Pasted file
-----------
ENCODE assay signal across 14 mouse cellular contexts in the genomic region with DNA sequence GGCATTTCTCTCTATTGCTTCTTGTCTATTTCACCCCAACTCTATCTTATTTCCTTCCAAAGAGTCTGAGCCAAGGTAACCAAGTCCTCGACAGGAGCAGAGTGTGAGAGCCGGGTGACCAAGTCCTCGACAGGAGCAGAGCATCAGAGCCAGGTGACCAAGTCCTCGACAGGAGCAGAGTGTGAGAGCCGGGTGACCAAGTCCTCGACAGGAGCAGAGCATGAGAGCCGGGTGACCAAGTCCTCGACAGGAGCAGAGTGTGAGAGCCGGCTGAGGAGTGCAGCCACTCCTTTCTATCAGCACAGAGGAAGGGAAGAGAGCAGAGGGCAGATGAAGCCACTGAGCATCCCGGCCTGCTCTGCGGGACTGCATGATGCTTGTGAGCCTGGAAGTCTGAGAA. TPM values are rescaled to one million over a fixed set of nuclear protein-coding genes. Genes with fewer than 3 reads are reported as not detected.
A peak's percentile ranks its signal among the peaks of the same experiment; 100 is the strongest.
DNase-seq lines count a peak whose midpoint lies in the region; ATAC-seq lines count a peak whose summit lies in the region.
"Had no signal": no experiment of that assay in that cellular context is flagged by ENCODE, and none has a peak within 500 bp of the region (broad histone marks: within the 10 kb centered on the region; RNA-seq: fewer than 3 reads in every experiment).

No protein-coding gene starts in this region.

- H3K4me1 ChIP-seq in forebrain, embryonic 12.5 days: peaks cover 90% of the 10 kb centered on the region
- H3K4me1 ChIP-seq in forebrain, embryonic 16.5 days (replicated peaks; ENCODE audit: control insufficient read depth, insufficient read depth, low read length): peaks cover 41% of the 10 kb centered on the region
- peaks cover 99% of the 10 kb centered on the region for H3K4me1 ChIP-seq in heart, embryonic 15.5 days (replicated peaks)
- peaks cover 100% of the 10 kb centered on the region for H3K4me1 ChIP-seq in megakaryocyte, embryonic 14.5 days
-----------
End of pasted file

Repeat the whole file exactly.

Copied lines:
ENCODE assay signal across 14 mouse cellular contexts in the genomic region with DNA sequence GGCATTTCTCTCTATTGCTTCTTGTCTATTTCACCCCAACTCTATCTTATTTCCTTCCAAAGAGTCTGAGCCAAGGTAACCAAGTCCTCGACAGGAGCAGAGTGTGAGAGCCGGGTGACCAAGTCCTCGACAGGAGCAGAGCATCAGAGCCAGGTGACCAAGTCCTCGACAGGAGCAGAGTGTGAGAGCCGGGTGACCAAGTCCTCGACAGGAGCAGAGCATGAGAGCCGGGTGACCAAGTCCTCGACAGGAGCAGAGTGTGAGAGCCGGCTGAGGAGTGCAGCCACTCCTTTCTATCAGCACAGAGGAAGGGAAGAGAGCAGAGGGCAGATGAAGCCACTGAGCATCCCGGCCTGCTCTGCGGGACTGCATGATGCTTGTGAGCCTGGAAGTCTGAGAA. TPM values are rescaled to one million over a fixed set of nuclear protein-coding genes. Genes with fewer than 3 reads are reported as not detected.
A peak's percentile ranks its signal among the peaks of the same experiment; 100 is the strongest.
DNase-seq lines count a peak whose midpoint lies in the region; ATAC-seq lines count a peak whose summit lies in the region.
"Had no signal": no experiment of that assay in that cellular context is flagged by ENCODE, and none has a peak within 500 bp of the region (broad histone marks: within the 10 kb centered on the region; RNA-seq: fewer than 3 reads in every experiment).

No protein-coding gene starts in this region.

- H3K4me1 ChIP-seq in forebrain, embryonic 12.5 days: peaks cover 90% of the 10 kb centered on the region
- H3K4me1 ChIP-seq in forebrain, embryonic 16.5 days (replicated peaks; ENCODE audit: control insufficient read depth, insufficient read depth, low read length): peaks cover 41% of the 10 kb centered on the region
- peaks cover 99% of the 10 kb centered on the region for H3K4me1 ChIP-seq in heart, embryonic 15.5 days (replicated peaks)
- peaks cover 100% of the 10 kb centered on the region for H3K4me1 ChIP-seq in megakaryocyte, embryonic 14.5 days